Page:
D(B--B1--Y1, darkgreen);
D(C--C1--Z1, darkgreen);
D(A--P1--B, darkred);
D(C--Z1, darkred);
D(X1--V);
D(P1--A2, darkred);

/* Label points */
D(MP("P",P,dir(60)));
D(MP("D",D)); D(MP("E",E,NE)); D(MP("F",F,NW));
D(MP("X",X1,ENE)); D(MP("Y",Y1,1.4*dir(150))); D(MP("Z",Z1,NE)); D(P1);
D(MP("A_1",A1)); D(MP("B_1",B1,NE)); D(MP("C_1",C1,NW));
D(MP("V",V,NE)); D(MP("A_2",A2));

Out[3]:

2) Show that the lines $B_1C_1$, $EF$, $YZ$ concur at a point, say $A_{0}$. Similarly, the lines $C_1A_1$, $FD$, $ZX$ and $A_1B_1$, $DE$, $XY$ concur at points $B_{0}$ and $C_{0}$, respectively. [Hint: Pascal's theorem might be useful here.]

In [4]:
%%asy pumac_power_round_2011_config.asy
size(600);

/* Draw lines */
D(A--A1--X1, darkgreen+faded); D(B--B1--Y1, darkgreen+faded); D(C--C1--Z1, darkgreen+faded);
D(A--P1,darkred+faded); D(P1--B, darkred+faded); D(C--Z1, darkred+faded);
D(Y1--A0--E); D(F--D); D(A1--C1); D(B1--C0--E);
D(D--E--F--cycle,rgb(0,0.7,0)+linewidth(1));
D(A0--B0--C0--cycle, darkblue);
D(A--B0--C, darkblue+linetype("3 3"));
// D(A0--B1,faded); D(C0--X1,faded); D(X1--Z1,faded); D(P1);

/* Label points */
D(MP("D",D,SSE)); D(MP("E",E,NE)); D(MP("F",F,NW));
D(MP("X",X1,dir(-10))); D(MP("Y",Y1,(0,-2.2))); D(MP("Z",Z1,dir(220))); D(MP("P",P,dir(60)));
D(MP("A_1",A1)); D(MP("B_1",B1,NE)); D(MP("C_1",C1,NW));
D(MP("A_0",A0)); D(MP("B_0",B0,0.8*dir(30))); D(MP("C_0",C0));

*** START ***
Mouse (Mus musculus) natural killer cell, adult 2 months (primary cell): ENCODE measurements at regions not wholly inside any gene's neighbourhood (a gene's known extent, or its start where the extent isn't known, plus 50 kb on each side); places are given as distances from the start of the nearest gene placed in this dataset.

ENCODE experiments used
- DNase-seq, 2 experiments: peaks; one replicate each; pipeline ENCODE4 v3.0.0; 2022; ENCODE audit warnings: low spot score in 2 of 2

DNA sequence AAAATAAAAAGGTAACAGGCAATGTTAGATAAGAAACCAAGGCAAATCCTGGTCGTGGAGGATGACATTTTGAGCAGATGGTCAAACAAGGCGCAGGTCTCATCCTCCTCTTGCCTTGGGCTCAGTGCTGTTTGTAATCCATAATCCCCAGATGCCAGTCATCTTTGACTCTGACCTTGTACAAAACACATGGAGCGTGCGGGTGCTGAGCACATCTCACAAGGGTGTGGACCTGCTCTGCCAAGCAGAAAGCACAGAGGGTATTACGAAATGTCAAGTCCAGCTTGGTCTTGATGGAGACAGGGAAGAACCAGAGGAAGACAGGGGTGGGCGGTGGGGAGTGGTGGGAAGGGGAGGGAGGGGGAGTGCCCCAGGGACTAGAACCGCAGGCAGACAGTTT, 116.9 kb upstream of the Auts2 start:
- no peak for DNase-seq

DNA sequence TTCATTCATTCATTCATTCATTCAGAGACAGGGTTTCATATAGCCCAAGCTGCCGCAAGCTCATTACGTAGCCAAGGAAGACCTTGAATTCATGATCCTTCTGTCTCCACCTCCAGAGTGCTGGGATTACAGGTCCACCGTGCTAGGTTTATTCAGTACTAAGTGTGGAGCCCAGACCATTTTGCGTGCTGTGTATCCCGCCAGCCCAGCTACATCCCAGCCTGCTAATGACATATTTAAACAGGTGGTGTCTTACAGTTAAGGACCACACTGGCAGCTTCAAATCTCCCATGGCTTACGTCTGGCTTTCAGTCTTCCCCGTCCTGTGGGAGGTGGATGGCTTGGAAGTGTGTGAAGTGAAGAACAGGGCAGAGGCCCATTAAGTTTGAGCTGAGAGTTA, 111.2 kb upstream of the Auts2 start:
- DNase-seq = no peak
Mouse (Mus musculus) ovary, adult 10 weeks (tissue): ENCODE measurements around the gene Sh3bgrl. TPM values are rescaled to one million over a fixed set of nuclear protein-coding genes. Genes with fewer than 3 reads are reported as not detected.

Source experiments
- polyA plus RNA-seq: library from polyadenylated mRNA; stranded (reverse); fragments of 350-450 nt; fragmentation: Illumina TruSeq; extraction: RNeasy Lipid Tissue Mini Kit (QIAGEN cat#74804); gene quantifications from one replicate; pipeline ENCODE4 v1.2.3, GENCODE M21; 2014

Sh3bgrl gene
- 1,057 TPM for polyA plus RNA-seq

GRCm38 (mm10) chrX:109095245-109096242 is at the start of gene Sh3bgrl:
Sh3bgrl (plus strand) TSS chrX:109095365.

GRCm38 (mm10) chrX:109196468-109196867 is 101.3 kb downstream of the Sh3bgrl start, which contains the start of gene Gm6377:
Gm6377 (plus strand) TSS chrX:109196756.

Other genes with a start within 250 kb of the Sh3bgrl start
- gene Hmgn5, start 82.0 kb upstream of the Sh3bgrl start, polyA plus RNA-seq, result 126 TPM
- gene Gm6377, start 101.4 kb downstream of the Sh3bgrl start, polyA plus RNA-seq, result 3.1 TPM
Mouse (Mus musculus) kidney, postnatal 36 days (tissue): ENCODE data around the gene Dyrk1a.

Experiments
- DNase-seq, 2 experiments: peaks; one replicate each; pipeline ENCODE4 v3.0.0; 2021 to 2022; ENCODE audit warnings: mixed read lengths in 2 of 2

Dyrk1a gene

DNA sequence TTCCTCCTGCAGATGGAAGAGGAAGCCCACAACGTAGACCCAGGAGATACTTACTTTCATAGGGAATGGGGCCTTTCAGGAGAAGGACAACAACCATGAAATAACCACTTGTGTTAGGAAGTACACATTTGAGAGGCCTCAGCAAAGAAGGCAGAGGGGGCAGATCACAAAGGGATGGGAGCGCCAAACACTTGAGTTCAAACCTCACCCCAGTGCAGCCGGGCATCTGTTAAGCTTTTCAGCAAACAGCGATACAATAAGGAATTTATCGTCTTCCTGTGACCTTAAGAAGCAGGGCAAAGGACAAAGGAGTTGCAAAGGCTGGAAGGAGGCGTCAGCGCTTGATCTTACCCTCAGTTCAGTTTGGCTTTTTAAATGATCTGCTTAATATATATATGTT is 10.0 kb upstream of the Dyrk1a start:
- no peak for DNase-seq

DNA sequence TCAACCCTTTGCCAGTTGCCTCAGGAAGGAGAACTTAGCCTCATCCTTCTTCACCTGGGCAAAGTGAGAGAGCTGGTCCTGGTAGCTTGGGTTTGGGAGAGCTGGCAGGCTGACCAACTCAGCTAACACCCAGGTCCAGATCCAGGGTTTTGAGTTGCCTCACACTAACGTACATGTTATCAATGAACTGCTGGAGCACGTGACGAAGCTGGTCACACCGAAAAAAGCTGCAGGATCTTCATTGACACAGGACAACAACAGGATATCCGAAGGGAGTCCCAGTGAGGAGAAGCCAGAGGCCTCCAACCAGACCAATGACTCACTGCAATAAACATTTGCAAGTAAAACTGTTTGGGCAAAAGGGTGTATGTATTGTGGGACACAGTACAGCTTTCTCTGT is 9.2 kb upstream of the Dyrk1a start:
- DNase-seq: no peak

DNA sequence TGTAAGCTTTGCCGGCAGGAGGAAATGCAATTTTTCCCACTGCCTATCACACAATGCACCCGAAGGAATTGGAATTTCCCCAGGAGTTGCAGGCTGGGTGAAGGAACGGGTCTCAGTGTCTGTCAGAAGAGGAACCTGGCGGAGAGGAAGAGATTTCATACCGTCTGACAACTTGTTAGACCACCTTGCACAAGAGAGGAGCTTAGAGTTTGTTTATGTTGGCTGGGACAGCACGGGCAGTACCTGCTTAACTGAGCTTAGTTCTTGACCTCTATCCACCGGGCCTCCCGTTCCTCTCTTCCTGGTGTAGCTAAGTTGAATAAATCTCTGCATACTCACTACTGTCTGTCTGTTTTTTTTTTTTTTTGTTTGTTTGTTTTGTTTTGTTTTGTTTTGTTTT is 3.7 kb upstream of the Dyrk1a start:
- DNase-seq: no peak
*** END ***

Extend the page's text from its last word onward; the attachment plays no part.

Out[4]:

3) Let $R$ a point on $AC$ and let $S$, $T$ be the intersections of $RA_{0}$, $RC_{0}$ with $AB$ and $BC$ respectively. Then, $B_{0}$ lies on $ST$.

In [5]:
%%asy pumac_power_round_2011_config.asy
size(600);

/* Draw lines */
D(A--A1--X1, darkgreen+faded); D(B--B1--Y1, darkgreen+faded); D(C--C1--Z1, darkgreen+faded);
D(A--P1,darkred+faded); D(P1--B, darkred+faded); D(C--Z1, darkred+faded); D(A0--Y1,faded);
D(A0--E, dots); D(F--D, dots); D(A1--C1, faded); D(B1--C0,faded); D(C0--E, dots);
D(A0--B0--C0, darkblue);
D(A--B0--C, darkblue);
D(A0--R--C0, rgb(0,0.7,0)+linewidth(1));
D(A0--S, rgb(0,0.7,0)+linewidth(1)+linetype("3 3"));
D(C0--T, rgb(0,0.7,0)+linewidth(1)+linetype("3 3"));
D(S+.6*(S-T)--T+.6*(T-S), rgb(0,0.7,0)+linewidth(1)+linetype("3 3"));

/* Label points */
D(MP("D",D,SSE)); D(MP("E",E,NE)); D(MP("F",F,NW));
D(MP("A_0",A0)); D(MP("B_0",B0,dir(225))); D(MP("C_0",C0));
D(MP("R",R,NE)); D(MP("S",S,1.2*dir(215))); D(MP("T",T,(0,-1.2)));

Out[5]:

4) We say that two triangles $\triangle ABC, \triangle DEF$ are perspective iff $AD, BE, CF$ are concurrent. The point of concurrency is called their perspector. Show the following pairs of triangles are perspective:

(a) $\triangle A_0B_0C_0$ and $\triangle DEF$. Their perspector lies on the incircle of $\triangle ABC$.

(b) $\triangle ABC$ and $\triangle TRS$

(c) $\triangle A_0B_0C_0$ and $\triangle TRS$. The locus of the perspector as $R$ varies along the line $AC$ is a line tangent to the incircle of $\triangle ABC$.

In [6]:
%%asy pumac_power_round_2011_config.asy
size(600);

/* Draw lines */
D(A--A1--X1, darkgreen+faded); D(B--B1--Y1, darkgreen+faded); D(C--C1--Z1, darkgreen+faded);
D(A--P1,darkred+faded); D(P1--B, darkred+faded); D(C--Z1, darkred+faded); D(A0--Y1,faded);
D(A0--E, dots); D(F--D, dots); D(A1--C1, faded); D(B1--C0,faded); D(C0--E, dots);
D(A0--B0--C0--cycle, darkblue); D(A--B0--C, darkblue+linetype("3 3"));
D(R--S--T--cycle, rgb(0,0.7,0)+linewidth(1)); D(A0--S, rgb(0,0.7,0)+linewidth(0.7)+linetype("3 3"));
D(C0--T, rgb(0,0.7,0)+linewidth(0.7)+linetype("3 3"));
D(A0--T,linewidth(1)); D(R--P2,linewidth(1)); D(C0--S,linewidth(1));
D(M+1.2*(M-N)--N+(N-M), linewidth(1.5) + linetype("2 2") + rgb(1,0,0), Arrows(6));
// D(A0--B1,faded); D(C0--X1,faded); D(X1--Z1,faded); 

/* Label points */
D(D); D(E); D(F);
D(MP("A_0",A0)); D(MP("B_0",B0,1.5*dir(60))); D(MP("C_0",C0));
D(MP("R",R,NE)); D(MP("S",S,NW)); D(MP("T",T,SE)); D(M); D(N); D(P2);

Out[6]: